Silicon Valley's Imminent Demise Is Way Overrated

It has become almost obligatory for every publication to occasionally write about a piece on the imminent decline of Silicon Valley, and the opportunities that exist elsewhere (the latest being NYT, with its "Silicon Valley Is Over, Says Silicon Valley" article). The only issue with such statements? They often don't have a shred of evidence to support it.

All right, maybe that wasn't entirely fair. The declining costs of starting a company and bringing the product to the market, combined with the ever-increasing interconnectedness of the world, have in fact created fertile ground for startup hubs to grow throughout the world — although I would argue that the actual vitality of many of the places typically mentioned by the media is rather overrated. Then, there are also several cities/regions that have done a great job attracting the biggest tech companies to open offices there, or even establish regional headquarters (with Ireland and Singapore being perhaps the most prominent examples). Finally, there is, of course, plenty of organizations that have been established in places other than Silicon Valley to begin with, and have grown to successfully challenge their Silicon Valley rivals.

But all in all, Silicon Valley is alive and well, and isn't going anywhere. And the surest way to confirm that would be to try and find any reasonable metric that shows that something is amiss in the Valley, compared to the previous year, or the years before that. Mind you, I'm not talking about the data that shows that other places are doing well (thankfully, building and growing companies isn't a zero sum game, after all). Rather, if one wants to claim the decline of Silicon Valley, it seems reasonable to ask for data that clearly shows just that.

The problem is, it's extremely hard to build a case for it with data, especially if you try to account for the influence that the outside factors (e.g. the economy experiencing a recession, or a period of active growth) might have on the tech world, or the natural variability that is an inherent part of any sort of business (e.g. a single mega-round of financing might influence the statistics for VC investments, yet wouldn't mean much to the overall health of the ecosystem).

Consider, for example, the metric NYT references in its recent article: according to RedfIn, in the last three months of 2017, San Francisco lost more residents to outward migration than any other city in the country. At the first glance, this fact seems impressive. However, there are several issues with this kind of logic. First, inferring any conclusions from a single data point is dangerous in itself. Second, Redfin report doesn't provide any insights into the demographics of those leaving the city. In my opinion, it actually stands to reason to assume that the fact that people are fleeing SF is more likely to be an indicator of the success of the tech sector — which, unfortunately, also brings the issue of the ever-rising cost of living — and that there is absolutely no reason to conclude that it's the tech workers who are leaving the city. Finally, drawing conclusions for the entire Silicon Valley based on the data for San Francisco seems presumptuous at best.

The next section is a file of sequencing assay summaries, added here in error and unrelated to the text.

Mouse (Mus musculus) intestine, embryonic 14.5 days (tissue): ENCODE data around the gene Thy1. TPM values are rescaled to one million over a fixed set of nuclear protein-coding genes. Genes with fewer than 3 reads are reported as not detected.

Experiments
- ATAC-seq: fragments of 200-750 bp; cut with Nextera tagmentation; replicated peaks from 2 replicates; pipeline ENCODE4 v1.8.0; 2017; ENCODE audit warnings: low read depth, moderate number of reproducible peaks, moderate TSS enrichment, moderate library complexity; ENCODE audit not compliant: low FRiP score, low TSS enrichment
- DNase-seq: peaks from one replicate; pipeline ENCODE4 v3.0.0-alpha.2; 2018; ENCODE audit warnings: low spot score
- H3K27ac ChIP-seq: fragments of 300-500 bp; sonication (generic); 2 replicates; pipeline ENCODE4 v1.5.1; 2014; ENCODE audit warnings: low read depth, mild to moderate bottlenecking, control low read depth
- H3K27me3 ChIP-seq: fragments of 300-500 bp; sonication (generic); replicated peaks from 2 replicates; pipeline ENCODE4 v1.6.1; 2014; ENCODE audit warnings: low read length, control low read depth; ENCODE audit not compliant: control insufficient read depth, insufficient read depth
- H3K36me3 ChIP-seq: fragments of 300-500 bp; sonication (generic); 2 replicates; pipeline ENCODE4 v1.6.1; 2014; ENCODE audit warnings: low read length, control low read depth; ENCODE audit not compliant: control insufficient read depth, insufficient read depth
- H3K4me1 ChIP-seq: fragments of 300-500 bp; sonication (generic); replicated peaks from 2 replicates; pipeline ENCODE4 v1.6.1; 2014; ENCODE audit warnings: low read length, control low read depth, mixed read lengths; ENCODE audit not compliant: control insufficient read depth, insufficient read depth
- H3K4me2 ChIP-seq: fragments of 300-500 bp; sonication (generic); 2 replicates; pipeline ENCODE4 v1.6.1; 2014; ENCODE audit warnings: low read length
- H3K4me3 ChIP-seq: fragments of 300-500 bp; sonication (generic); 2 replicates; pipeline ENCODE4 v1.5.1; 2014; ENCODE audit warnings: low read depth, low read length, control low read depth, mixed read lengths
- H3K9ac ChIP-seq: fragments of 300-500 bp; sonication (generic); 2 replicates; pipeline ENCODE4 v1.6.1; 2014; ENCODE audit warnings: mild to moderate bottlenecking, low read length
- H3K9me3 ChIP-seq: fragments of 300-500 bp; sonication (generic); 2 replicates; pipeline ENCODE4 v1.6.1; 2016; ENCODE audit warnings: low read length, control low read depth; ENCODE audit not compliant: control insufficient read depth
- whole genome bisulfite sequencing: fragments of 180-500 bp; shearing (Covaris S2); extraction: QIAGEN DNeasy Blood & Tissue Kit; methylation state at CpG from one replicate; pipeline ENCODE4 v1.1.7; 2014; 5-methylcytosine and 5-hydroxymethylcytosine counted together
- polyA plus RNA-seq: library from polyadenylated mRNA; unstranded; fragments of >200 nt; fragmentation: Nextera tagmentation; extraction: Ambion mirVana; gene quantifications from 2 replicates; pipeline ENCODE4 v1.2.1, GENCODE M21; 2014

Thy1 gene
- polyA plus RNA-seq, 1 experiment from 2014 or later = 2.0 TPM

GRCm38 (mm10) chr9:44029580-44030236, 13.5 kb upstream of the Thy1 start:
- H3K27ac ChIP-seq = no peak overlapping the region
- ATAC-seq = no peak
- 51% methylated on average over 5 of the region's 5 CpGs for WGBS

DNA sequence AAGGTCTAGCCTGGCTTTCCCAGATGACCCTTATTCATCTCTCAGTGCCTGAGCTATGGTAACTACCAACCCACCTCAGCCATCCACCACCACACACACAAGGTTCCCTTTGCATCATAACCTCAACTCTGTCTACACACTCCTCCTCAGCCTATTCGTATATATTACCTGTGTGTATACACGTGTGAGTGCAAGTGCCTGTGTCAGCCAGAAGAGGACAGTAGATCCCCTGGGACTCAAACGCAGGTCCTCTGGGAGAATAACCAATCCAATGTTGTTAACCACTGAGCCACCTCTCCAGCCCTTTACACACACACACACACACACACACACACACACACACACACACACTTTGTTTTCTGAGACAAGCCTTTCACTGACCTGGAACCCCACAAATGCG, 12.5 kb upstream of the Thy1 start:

Other arguments typically used to argue for the decline of Silicon Valley don't stand up to the scrutiny either. Major tech companies opening offices in other cities/countries? But why is that necessarily a sign of things going awry? As long as they aren't downsizing their offices in Silicon Valley, it actually seems reasonable to view it as a confirmation that everything is going well, with those new offices being part of the expansion plans. Some places offering attractive real estate at bargain prices? And how is this different from 5, or 10, or 15 years ago? Yes, the real estate prices in Silicon Valley are through the roof, but they've been like that for years, and if anything, there is some evidence of the prices actually declining a bit recently, at least in SF. Not to mention that the idea that coming up with affordable real estate offerings has not once helped anyone to attract the best companies - and believe me, this has been tried many times all over the world. The investors moving to the new city? But what is the context for this move? Is it really about the great future of that place, or does it have more to do with coming up with a bold thesis for a new fund they're raising right now?

Again, I'm not saying that other places cannot successfully compete with, or even rival, Silicon Valley. There are plenty of cities that did extremely well in the last 10-20 years, both in the U.S. (Seattle, New York, Boston, LA and so on), and elsewhere (London, Berlin, Tel Aviv, Shanghai, to name just a few). But I would argue that the rise of those places doesn't automatically constitute the decline of Silicon Valley — if anything, in the modern world, the well-being of many of them is tied to that of Silicon Valley, same as Silicon Valley significantly benefits from the existence of vibrant ecosystems in those places. Still, if you want to argue that Silicon Valley is experiencing a decline right now, that's fine - just try to come up with at least somewhat convincing data first.